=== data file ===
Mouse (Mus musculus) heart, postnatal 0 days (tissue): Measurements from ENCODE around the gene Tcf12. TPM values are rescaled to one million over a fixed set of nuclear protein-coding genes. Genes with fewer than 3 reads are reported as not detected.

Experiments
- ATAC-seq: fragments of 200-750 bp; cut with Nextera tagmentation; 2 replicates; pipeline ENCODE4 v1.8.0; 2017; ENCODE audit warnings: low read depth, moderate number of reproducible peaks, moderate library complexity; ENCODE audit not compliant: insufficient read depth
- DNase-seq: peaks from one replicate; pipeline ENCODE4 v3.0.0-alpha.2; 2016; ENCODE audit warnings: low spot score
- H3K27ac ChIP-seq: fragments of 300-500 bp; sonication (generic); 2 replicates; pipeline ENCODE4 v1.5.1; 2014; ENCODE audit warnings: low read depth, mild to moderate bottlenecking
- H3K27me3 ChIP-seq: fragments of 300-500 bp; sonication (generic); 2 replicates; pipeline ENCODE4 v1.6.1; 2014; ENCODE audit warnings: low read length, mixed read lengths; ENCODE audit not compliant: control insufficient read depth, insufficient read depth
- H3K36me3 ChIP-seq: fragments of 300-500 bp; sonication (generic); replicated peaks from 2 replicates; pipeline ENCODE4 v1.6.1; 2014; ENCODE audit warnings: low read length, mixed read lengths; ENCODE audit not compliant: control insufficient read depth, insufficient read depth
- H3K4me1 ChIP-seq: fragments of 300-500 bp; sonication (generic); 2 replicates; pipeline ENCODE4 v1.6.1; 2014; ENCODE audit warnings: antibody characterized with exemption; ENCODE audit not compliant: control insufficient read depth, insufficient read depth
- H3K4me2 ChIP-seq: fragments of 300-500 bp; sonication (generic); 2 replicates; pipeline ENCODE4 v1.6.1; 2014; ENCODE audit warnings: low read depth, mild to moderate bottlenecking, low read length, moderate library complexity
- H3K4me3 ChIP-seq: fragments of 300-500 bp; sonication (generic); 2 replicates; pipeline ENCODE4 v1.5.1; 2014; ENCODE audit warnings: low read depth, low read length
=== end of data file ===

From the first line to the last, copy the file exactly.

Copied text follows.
Mouse (Mus musculus) heart, postnatal 0 days (tissue): Measurements from ENCODE around the gene Tcf12. TPM values are rescaled to one million over a fixed set of nuclear protein-coding genes. Genes with fewer than 3 reads are reported as not detected.

Experiments
- ATAC-seq: fragments of 200-750 bp; cut with Nextera tagmentation; 2 replicates; pipeline ENCODE4 v1.8.0; 2017; ENCODE audit warnings: low read depth, moderate number of reproducible peaks, moderate library complexity; ENCODE audit not compliant: insufficient read depth
- DNase-seq: peaks from one replicate; pipeline ENCODE4 v3.0.0-alpha.2; 2016; ENCODE audit warnings: low spot score
- H3K27ac ChIP-seq: fragments of 300-500 bp; sonication (generic); 2 replicates; pipeline ENCODE4 v1.5.1; 2014; ENCODE audit warnings: low read depth, mild to moderate bottlenecking
- H3K27me3 ChIP-seq: fragments of 300-500 bp; sonication (generic); 2 replicates; pipeline ENCODE4 v1.6.1; 2014; ENCODE audit warnings: low read length, mixed read lengths; ENCODE audit not compliant: control insufficient read depth, insufficient read depth
- H3K36me3 ChIP-seq: fragments of 300-500 bp; sonication (generic); replicated peaks from 2 replicates; pipeline ENCODE4 v1.6.1; 2014; ENCODE audit warnings: low read length, mixed read lengths; ENCODE audit not compliant: control insufficient read depth, insufficient read depth
- H3K4me1 ChIP-seq: fragments of 300-500 bp; sonication (generic); 2 replicates; pipeline ENCODE4 v1.6.1; 2014; ENCODE audit warnings: antibody characterized with exemption; ENCODE audit not compliant: control insufficient read depth, insufficient read depth
- H3K4me2 ChIP-seq: fragments of 300-500 bp; sonication (generic); 2 replicates; pipeline ENCODE4 v1.6.1; 2014; ENCODE audit warnings: low read depth, mild to moderate bottlenecking, low read length, moderate library complexity
- H3K4me3 ChIP-seq: fragments of 300-500 bp; sonication (generic); 2 replicates; pipeline ENCODE4 v1.5.1; 2014; ENCODE audit warnings: low read depth, low read length